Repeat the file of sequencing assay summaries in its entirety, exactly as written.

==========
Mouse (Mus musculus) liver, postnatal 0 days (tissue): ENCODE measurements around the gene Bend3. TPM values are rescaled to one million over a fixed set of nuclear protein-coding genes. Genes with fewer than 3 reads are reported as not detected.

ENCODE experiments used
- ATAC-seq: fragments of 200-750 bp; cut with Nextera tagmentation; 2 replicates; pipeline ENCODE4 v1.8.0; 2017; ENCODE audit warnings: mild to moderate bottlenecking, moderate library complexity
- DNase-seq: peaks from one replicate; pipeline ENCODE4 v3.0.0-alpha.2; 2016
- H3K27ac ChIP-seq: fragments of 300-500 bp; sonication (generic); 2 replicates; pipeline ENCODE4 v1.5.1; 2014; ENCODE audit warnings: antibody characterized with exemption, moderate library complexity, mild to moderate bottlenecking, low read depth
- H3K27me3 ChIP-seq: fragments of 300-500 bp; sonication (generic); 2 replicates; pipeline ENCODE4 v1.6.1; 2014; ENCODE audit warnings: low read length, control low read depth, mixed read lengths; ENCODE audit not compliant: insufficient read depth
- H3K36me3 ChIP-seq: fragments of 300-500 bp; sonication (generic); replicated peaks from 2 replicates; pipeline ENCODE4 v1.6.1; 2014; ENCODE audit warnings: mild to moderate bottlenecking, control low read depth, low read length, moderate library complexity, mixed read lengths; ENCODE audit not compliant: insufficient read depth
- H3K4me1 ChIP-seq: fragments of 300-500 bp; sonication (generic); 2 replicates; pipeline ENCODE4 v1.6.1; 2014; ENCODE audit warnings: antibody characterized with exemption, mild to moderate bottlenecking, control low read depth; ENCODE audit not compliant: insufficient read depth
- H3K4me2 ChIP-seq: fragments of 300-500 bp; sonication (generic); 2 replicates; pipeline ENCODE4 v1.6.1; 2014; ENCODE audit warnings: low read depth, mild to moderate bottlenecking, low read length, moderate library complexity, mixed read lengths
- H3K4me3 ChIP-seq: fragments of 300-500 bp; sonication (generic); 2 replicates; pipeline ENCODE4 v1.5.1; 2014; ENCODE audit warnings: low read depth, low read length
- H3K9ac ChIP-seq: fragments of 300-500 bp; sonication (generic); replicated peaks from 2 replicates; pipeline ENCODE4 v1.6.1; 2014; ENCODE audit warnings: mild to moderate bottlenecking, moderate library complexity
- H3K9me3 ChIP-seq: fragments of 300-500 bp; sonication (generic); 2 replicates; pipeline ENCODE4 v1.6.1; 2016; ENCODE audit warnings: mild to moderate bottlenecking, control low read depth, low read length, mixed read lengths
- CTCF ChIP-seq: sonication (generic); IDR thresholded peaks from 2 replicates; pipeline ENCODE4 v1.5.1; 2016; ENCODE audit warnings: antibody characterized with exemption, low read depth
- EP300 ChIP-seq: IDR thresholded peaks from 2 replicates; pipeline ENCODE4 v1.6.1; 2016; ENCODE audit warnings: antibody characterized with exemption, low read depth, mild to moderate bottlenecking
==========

Mouse (Mus musculus) liver, postnatal 0 days (tissue): ENCODE measurements around the gene Bend3. TPM values are rescaled to one million over a fixed set of nuclear protein-coding genes. Genes with fewer than 3 reads are reported as not detected.

ENCODE experiments used
- ATAC-seq: fragments of 200-750 bp; cut with Nextera tagmentation; 2 replicates; pipeline ENCODE4 v1.8.0; 2017; ENCODE audit warnings: mild to moderate bottlenecking, moderate library complexity
- DNase-seq: peaks from one replicate; pipeline ENCODE4 v3.0.0-alpha.2; 2016
- H3K27ac ChIP-seq: fragments of 300-500 bp; sonication (generic); 2 replicates; pipeline ENCODE4 v1.5.1; 2014; ENCODE audit warnings: antibody characterized with exemption, moderate library complexity, mild to moderate bottlenecking, low read depth
- H3K27me3 ChIP-seq: fragments of 300-500 bp; sonication (generic); 2 replicates; pipeline ENCODE4 v1.6.1; 2014; ENCODE audit warnings: low read length, control low read depth, mixed read lengths; ENCODE audit not compliant: insufficient read depth
- H3K36me3 ChIP-seq: fragments of 300-500 bp; sonication (generic); replicated peaks from 2 replicates; pipeline ENCODE4 v1.6.1; 2014; ENCODE audit warnings: mild to moderate bottlenecking, control low read depth, low read length, moderate library complexity, mixed read lengths; ENCODE audit not compliant: insufficient read depth
- H3K4me1 ChIP-seq: fragments of 300-500 bp; sonication (generic); 2 replicates; pipeline ENCODE4 v1.6.1; 2014; ENCODE audit warnings: antibody characterized with exemption, mild to moderate bottlenecking, control low read depth; ENCODE audit not compliant: insufficient read depth
- H3K4me2 ChIP-seq: fragments of 300-500 bp; sonication (generic); 2 replicates; pipeline ENCODE4 v1.6.1; 2014; ENCODE audit warnings: low read depth, mild to moderate bottlenecking, low read length, moderate library complexity, mixed read lengths
- H3K4me3 ChIP-seq: fragments of 300-500 bp; sonication (generic); 2 replicates; pipeline ENCODE4 v1.5.1; 2014; ENCODE audit warnings: low read depth, low read length
- H3K9ac ChIP-seq: fragments of 300-500 bp; sonication (generic); replicated peaks from 2 replicates; pipeline ENCODE4 v1.6.1; 2014; ENCODE audit warnings: mild to moderate bottlenecking, moderate library complexity
- H3K9me3 ChIP-seq: fragments of 300-500 bp; sonication (generic); 2 replicates; pipeline ENCODE4 v1.6.1; 2016; ENCODE audit warnings: mild to moderate bottlenecking, control low read depth, low read length, mixed read lengths
- CTCF ChIP-seq: sonication (generic); IDR thresholded peaks from 2 replicates; pipeline ENCODE4 v1.5.1; 2016; ENCODE audit warnings: antibody characterized with exemption, low read depth
- EP300 ChIP-seq: IDR thresholded peaks from 2 replicates; pipeline ENCODE4 v1.6.1; 2016; ENCODE audit warnings: antibody characterized with exemption, low read depth, mild to moderate bottlenecking